- 18 Jul 23
The podcast's first season will deep-dive into 12 of Paul McCartney's most famous works.
Each episode of the podcast will feature McCartney discussing a single song from his discography with poet Paul Muldoon. The lineup for the twelve-episode first season includes "Eleanor Rigby," "Let It Be," and "Live and Let Die," as well as a lineup of other classics. Season two is already planned and will release in February.
The podcast will premiere on September 20, at which time fans can listen to the first episode on most podcast platforms. A Pushkin+ subscription is required to listen to all the episodes at once, otherwise the episodes will release every Wednesday.
“We realised there was something very special happening in these conversations,” co-host Muldoon said in the podcast’s prologue. They quickly realised that the podcast could double as an autobiography of McCartney's life. “It was McCartney unfiltered.”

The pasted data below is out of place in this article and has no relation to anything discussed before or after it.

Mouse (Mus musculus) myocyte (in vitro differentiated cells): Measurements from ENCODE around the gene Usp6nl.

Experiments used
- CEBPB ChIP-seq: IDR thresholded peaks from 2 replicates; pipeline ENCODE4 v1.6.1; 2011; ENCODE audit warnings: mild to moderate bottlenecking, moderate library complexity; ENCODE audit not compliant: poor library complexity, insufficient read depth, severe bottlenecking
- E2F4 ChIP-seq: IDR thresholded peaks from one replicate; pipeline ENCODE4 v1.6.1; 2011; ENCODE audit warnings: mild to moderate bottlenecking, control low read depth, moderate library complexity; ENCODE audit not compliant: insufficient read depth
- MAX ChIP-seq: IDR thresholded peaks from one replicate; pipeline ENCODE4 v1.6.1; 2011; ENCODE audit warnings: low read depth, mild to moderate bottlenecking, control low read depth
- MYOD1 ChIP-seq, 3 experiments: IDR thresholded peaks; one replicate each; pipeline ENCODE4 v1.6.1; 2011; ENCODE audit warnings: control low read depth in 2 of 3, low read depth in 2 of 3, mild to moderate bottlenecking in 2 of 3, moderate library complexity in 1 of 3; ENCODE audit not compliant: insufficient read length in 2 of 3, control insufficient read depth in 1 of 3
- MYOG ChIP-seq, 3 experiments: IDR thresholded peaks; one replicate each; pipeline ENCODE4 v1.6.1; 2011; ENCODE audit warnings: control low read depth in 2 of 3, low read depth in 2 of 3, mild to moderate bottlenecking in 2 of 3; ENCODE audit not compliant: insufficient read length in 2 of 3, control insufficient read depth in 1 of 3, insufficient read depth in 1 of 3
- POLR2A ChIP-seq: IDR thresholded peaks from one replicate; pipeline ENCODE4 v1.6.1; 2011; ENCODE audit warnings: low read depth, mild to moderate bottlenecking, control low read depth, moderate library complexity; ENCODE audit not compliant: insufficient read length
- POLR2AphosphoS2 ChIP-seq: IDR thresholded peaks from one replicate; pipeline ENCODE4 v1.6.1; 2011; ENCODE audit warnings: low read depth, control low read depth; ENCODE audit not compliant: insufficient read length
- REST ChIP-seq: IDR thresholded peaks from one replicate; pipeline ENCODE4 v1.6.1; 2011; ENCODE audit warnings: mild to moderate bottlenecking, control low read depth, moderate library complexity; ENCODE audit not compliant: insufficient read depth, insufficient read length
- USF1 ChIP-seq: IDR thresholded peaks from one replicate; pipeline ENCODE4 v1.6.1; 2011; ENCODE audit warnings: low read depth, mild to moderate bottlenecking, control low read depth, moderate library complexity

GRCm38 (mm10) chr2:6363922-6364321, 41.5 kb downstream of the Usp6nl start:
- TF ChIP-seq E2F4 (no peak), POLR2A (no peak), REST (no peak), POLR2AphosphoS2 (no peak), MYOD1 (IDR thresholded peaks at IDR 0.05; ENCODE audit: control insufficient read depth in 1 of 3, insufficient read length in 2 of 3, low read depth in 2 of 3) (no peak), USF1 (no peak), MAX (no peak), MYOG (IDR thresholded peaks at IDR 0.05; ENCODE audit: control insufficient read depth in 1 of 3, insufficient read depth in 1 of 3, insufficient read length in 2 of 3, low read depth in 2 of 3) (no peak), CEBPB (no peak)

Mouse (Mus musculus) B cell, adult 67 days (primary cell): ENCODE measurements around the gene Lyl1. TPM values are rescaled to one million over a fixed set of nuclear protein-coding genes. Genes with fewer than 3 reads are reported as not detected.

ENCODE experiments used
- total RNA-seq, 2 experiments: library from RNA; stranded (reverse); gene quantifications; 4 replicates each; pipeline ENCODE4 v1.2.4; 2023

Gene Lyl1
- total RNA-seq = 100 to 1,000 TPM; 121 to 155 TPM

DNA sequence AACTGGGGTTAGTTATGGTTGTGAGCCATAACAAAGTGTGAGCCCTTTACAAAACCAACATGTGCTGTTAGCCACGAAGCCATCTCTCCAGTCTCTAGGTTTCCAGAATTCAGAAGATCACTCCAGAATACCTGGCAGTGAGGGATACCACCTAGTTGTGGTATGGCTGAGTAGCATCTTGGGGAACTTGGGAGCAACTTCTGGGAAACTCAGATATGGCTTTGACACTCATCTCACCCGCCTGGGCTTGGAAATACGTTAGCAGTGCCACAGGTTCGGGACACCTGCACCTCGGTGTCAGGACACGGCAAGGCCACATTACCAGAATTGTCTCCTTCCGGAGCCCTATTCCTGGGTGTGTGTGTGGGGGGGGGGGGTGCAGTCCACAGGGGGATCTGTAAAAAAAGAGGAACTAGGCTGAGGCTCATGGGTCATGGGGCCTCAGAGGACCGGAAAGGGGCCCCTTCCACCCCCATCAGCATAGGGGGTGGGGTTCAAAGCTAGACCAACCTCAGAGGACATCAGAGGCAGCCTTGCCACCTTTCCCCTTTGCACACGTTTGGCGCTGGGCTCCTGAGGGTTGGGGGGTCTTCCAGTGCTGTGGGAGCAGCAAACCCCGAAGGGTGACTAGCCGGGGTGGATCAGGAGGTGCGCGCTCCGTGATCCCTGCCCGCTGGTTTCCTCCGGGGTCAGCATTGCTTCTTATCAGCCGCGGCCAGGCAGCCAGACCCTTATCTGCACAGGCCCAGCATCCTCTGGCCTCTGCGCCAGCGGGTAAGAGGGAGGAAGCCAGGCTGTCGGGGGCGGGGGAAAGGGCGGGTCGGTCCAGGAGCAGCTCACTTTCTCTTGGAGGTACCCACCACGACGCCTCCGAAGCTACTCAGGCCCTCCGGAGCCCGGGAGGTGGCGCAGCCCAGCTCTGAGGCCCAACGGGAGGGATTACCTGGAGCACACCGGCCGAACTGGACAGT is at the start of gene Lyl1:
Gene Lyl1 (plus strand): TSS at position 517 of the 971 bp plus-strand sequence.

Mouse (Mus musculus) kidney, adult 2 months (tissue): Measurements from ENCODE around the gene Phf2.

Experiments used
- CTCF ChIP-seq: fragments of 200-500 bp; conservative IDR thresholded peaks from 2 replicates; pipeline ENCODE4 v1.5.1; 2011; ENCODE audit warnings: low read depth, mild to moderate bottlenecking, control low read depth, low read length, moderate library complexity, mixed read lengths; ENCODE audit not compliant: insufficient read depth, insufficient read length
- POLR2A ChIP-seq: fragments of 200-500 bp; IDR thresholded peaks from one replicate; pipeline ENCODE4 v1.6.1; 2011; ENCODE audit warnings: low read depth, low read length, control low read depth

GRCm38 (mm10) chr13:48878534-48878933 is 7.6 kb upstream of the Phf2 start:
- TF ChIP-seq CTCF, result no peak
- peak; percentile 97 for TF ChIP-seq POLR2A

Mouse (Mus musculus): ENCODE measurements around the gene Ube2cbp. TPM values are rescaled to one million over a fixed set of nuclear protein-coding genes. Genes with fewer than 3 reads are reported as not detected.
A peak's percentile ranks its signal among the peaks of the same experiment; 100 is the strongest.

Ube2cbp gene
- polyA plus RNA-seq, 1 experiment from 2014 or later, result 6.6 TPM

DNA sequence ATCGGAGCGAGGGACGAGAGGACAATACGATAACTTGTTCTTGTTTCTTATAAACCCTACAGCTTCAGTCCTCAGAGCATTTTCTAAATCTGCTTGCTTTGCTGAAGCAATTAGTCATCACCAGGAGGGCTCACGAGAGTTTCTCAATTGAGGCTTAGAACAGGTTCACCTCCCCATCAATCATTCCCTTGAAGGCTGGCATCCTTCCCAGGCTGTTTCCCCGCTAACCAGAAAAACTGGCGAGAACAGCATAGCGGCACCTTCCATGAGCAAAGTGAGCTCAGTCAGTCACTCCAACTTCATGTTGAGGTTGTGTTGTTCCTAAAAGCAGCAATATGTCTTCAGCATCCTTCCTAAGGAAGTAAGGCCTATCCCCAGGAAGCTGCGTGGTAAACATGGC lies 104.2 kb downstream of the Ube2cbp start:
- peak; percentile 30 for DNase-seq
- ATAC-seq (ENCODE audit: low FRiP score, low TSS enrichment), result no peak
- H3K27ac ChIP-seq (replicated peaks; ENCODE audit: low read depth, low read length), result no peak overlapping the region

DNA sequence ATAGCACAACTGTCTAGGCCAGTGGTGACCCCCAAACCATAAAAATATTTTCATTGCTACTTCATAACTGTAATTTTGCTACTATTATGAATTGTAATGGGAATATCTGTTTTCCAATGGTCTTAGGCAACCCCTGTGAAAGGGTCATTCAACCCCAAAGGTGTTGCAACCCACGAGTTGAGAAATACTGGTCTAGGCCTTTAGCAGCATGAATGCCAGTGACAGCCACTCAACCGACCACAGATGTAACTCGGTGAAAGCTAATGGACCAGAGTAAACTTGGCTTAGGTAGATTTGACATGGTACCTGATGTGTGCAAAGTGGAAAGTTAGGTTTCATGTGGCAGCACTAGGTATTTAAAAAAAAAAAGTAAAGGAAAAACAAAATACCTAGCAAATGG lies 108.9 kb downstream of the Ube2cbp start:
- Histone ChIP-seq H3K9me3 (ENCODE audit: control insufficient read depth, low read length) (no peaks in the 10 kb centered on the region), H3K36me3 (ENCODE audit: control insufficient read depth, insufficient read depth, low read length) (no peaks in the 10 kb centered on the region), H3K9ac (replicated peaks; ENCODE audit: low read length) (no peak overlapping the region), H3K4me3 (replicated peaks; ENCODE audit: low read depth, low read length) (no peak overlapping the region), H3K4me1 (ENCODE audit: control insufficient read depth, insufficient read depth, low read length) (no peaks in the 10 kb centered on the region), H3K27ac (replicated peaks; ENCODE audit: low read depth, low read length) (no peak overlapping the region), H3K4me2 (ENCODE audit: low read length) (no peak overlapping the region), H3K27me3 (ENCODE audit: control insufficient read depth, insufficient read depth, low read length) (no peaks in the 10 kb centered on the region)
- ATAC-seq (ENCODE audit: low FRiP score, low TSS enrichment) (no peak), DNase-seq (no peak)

The podcast will build off of McCartney's bestselling book, The Lyrics: 1956 to the Present, that was published in 2021.
Muldoon also wrote the foreword of the book, and the two will continue where the book left off.
“He was fabulous to work with," Paul Muldoon told Hot Press last August. "I’ve said this and I’ll say it again – it seems a bit fanciful, but when we got together for two or three hours at a time, we almost always reminded ourselves, ‘Okay, we’re not leaving here without something interesting’. One might be reminded that when himself and John Lennon got into a room, I don’t think they ever left a session without something to show for it.
“So in that sense it was quite business-like. Needless to say, he’s given a lot of interviews over the years, so some of the same stories recur. With that in mind, we tried to do it in almost a scholarly way – he is quite scholarly. One of the things he’s said, not only to me, was that had he not become a Beatle, he would probably have become an English teacher.”
Revisit our recent interview with the poet here.
McCartney: A Life in Lyrics is due the 20th of September. Read more about it here.